How happy are you, on a scale of 1 to 10? If you don't know how to answer that, you're not alone. Surveying people about their happiness is notoriously problematic, even for psychologists. It requires researchers to reach some definition of the term that matches how their research subjects define it, and for people to self-report honestly, which is always a crapshoot. Still, surveys of the world's happiest countries pop up all the time, but some researchers have devised what they call a more rigorous way to sense the national mood.

The New York Times reported today on an attempt by University of Vermont researchers to study American happiness not by asking Americans how happy they are, but rather by what we say to each other through speeches, blog posts, and song lyrics. These are more honest measures of well-being, they say, free from the self-censorship that survey subjects impose in order to seem "normal" to the person in the white coat with the clipboard.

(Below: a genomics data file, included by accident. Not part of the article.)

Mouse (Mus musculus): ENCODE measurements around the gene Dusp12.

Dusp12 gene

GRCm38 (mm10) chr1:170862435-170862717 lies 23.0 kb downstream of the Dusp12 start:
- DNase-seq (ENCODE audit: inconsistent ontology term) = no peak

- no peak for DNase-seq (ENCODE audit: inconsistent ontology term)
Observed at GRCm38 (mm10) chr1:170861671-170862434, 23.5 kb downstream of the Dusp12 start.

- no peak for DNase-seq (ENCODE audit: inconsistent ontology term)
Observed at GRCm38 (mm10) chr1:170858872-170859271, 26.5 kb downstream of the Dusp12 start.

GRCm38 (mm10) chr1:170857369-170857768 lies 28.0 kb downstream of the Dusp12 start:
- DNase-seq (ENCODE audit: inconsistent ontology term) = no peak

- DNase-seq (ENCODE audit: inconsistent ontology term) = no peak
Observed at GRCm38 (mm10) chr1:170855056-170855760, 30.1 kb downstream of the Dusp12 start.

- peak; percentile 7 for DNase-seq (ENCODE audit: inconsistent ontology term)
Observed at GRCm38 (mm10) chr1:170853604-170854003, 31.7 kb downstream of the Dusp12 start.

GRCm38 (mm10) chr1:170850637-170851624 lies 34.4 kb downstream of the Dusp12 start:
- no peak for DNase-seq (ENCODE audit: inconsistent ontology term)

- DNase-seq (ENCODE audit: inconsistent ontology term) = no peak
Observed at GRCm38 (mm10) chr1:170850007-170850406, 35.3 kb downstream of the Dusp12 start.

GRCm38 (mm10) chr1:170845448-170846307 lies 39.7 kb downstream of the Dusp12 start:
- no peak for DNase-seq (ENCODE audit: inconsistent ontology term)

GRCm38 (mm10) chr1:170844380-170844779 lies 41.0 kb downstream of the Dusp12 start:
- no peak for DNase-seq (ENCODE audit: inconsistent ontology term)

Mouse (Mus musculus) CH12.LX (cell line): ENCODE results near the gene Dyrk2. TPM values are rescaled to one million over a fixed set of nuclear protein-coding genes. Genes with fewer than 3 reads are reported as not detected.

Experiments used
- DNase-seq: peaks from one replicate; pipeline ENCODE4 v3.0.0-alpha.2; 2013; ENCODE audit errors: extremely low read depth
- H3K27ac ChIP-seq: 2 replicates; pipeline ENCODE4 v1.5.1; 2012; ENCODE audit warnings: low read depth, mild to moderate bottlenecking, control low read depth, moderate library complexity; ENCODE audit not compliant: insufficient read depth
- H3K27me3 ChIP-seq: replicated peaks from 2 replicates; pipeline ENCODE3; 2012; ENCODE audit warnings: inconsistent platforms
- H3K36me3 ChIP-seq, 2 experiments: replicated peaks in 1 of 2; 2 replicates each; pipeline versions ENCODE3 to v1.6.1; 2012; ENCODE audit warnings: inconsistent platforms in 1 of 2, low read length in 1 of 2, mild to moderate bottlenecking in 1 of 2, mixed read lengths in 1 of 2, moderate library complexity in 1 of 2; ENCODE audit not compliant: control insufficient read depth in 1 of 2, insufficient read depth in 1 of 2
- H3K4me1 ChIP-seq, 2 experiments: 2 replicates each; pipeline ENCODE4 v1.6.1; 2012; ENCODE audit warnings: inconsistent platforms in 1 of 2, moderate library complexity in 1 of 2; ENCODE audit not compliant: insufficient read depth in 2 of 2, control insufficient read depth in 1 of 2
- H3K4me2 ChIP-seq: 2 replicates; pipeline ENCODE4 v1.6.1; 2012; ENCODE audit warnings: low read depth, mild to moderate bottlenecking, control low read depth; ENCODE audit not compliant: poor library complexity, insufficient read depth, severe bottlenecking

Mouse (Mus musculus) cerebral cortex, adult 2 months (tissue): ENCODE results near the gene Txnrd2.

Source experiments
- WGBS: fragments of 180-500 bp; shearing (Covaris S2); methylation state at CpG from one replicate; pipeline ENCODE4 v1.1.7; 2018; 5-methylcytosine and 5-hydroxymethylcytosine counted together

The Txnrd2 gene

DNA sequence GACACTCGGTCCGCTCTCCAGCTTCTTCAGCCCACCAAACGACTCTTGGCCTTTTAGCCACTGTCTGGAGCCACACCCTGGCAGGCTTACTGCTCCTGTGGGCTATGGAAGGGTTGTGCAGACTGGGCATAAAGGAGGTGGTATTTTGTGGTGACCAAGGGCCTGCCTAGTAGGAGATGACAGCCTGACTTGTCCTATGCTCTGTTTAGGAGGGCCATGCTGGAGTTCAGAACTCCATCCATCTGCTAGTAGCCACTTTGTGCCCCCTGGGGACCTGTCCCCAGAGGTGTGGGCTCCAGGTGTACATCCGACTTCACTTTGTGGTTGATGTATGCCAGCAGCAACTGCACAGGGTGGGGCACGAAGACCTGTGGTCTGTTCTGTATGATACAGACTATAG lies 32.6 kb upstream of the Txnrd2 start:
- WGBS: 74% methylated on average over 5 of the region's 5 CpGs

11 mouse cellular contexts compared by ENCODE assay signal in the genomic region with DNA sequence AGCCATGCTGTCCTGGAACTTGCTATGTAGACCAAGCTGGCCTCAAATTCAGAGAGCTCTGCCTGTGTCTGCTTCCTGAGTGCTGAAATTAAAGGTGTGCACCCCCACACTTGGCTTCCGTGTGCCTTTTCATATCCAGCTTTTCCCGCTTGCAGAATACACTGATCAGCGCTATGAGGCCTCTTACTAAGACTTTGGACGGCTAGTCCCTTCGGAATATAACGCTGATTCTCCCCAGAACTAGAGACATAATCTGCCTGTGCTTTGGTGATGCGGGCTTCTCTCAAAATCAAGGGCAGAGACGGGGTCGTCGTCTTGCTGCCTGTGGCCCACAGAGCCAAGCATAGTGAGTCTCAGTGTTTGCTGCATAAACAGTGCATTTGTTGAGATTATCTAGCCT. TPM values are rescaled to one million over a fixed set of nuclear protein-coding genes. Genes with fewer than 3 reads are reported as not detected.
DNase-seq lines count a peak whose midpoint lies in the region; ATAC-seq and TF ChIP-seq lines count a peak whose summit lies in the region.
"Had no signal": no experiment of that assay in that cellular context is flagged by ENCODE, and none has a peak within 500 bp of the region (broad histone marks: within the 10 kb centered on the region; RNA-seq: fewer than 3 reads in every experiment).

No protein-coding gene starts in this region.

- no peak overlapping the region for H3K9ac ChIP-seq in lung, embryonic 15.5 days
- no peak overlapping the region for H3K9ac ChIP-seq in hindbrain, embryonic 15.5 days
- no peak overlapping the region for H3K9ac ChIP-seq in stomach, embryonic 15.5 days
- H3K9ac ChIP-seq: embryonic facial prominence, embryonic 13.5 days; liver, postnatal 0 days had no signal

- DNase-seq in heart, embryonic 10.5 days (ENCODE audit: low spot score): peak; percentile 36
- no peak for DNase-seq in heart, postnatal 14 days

The Vermont scientists compiled their findings by analyzing more than 200,000 song lyrics and more than 2 million blog posts, and rating their happiness content from 1 to 10: 1 being total misery, 10 jubilation. Some of the findings weren't too surprising—teens were angsty, people over 70 worried about illness, and the rest of us are apparently too busy working to escape emotional mediocrity.

The real question is, how much can you take from analyzing speeches, songs and blogs? The Vermont study confirmed a lot of things we already knew, like that the nation was sad on Sept. 11 and happy when Obama was elected President, lonely on Valentine's and feeling guilty for overeating and overspending at Christmas. However, national well-being is just an average. There were certainly people who weren't happy when Obama won the election, and who were terribly happy last Valentine's Day.

This study technique might very well lead to interesting derivatives when researchers get the chance to slice and dice the data some more. But enough about the psychological state of the nation—it's a tool for pointless lists and meaningless comparisons between countries, not a useful metric.